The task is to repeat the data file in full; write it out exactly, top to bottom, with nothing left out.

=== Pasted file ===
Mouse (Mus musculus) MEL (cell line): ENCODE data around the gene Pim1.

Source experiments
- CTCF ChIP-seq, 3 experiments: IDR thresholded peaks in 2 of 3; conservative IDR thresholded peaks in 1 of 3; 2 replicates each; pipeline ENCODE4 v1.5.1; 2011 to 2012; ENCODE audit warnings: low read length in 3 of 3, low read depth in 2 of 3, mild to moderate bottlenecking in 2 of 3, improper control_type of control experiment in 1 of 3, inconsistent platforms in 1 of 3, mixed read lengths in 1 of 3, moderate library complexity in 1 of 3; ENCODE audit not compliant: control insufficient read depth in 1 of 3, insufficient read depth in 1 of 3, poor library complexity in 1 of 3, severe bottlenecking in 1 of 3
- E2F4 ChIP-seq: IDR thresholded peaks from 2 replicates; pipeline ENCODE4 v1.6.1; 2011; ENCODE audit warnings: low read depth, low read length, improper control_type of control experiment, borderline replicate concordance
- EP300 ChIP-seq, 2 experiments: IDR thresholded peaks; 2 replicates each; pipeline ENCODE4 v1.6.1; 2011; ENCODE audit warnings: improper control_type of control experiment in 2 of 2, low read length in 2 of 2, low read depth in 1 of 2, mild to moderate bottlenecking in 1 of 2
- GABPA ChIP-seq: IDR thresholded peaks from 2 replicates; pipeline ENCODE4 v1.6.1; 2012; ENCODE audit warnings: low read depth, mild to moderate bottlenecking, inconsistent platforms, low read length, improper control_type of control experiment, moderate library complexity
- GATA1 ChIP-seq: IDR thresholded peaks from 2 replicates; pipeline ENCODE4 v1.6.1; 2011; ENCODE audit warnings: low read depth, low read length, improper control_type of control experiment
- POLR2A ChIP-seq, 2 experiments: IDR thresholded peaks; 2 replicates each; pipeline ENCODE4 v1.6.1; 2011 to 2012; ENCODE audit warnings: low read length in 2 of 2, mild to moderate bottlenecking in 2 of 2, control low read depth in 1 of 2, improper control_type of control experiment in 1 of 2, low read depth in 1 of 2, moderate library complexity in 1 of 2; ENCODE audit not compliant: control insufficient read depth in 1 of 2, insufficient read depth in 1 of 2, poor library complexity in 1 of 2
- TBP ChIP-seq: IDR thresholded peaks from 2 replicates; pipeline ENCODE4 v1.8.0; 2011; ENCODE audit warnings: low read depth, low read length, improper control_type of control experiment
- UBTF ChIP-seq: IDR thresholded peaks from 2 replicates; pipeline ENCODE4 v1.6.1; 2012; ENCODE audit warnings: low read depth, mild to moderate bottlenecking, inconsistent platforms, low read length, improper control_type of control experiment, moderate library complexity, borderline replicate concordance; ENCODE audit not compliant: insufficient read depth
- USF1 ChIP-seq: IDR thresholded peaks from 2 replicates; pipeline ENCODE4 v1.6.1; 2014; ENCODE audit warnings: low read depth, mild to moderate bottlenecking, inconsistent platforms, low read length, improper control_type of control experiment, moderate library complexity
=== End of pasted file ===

Mouse (Mus musculus) MEL (cell line): ENCODE data around the gene Pim1.

Source experiments
- CTCF ChIP-seq, 3 experiments: IDR thresholded peaks in 2 of 3; conservative IDR thresholded peaks in 1 of 3; 2 replicates each; pipeline ENCODE4 v1.5.1; 2011 to 2012; ENCODE audit warnings: low read length in 3 of 3, low read depth in 2 of 3, mild to moderate bottlenecking in 2 of 3, improper control_type of control experiment in 1 of 3, inconsistent platforms in 1 of 3, mixed read lengths in 1 of 3, moderate library complexity in 1 of 3; ENCODE audit not compliant: control insufficient read depth in 1 of 3, insufficient read depth in 1 of 3, poor library complexity in 1 of 3, severe bottlenecking in 1 of 3
- E2F4 ChIP-seq: IDR thresholded peaks from 2 replicates; pipeline ENCODE4 v1.6.1; 2011; ENCODE audit warnings: low read depth, low read length, improper control_type of control experiment, borderline replicate concordance
- EP300 ChIP-seq, 2 experiments: IDR thresholded peaks; 2 replicates each; pipeline ENCODE4 v1.6.1; 2011; ENCODE audit warnings: improper control_type of control experiment in 2 of 2, low read length in 2 of 2, low read depth in 1 of 2, mild to moderate bottlenecking in 1 of 2
- GABPA ChIP-seq: IDR thresholded peaks from 2 replicates; pipeline ENCODE4 v1.6.1; 2012; ENCODE audit warnings: low read depth, mild to moderate bottlenecking, inconsistent platforms, low read length, improper control_type of control experiment, moderate library complexity
- GATA1 ChIP-seq: IDR thresholded peaks from 2 replicates; pipeline ENCODE4 v1.6.1; 2011; ENCODE audit warnings: low read depth, low read length, improper control_type of control experiment
- POLR2A ChIP-seq, 2 experiments: IDR thresholded peaks; 2 replicates each; pipeline ENCODE4 v1.6.1; 2011 to 2012; ENCODE audit warnings: low read length in 2 of 2, mild to moderate bottlenecking in 2 of 2, control low read depth in 1 of 2, improper control_type of control experiment in 1 of 2, low read depth in 1 of 2, moderate library complexity in 1 of 2; ENCODE audit not compliant: control insufficient read depth in 1 of 2, insufficient read depth in 1 of 2, poor library complexity in 1 of 2
- TBP ChIP-seq: IDR thresholded peaks from 2 replicates; pipeline ENCODE4 v1.8.0; 2011; ENCODE audit warnings: low read depth, low read length, improper control_type of control experiment
- UBTF ChIP-seq: IDR thresholded peaks from 2 replicates; pipeline ENCODE4 v1.6.1; 2012; ENCODE audit warnings: low read depth, mild to moderate bottlenecking, inconsistent platforms, low read length, improper control_type of control experiment, moderate library complexity, borderline replicate concordance; ENCODE audit not compliant: insufficient read depth
- USF1 ChIP-seq: IDR thresholded peaks from 2 replicates; pipeline ENCODE4 v1.6.1; 2014; ENCODE audit warnings: low read depth, mild to moderate bottlenecking, inconsistent platforms, low read length, improper control_type of control experiment, moderate library complexity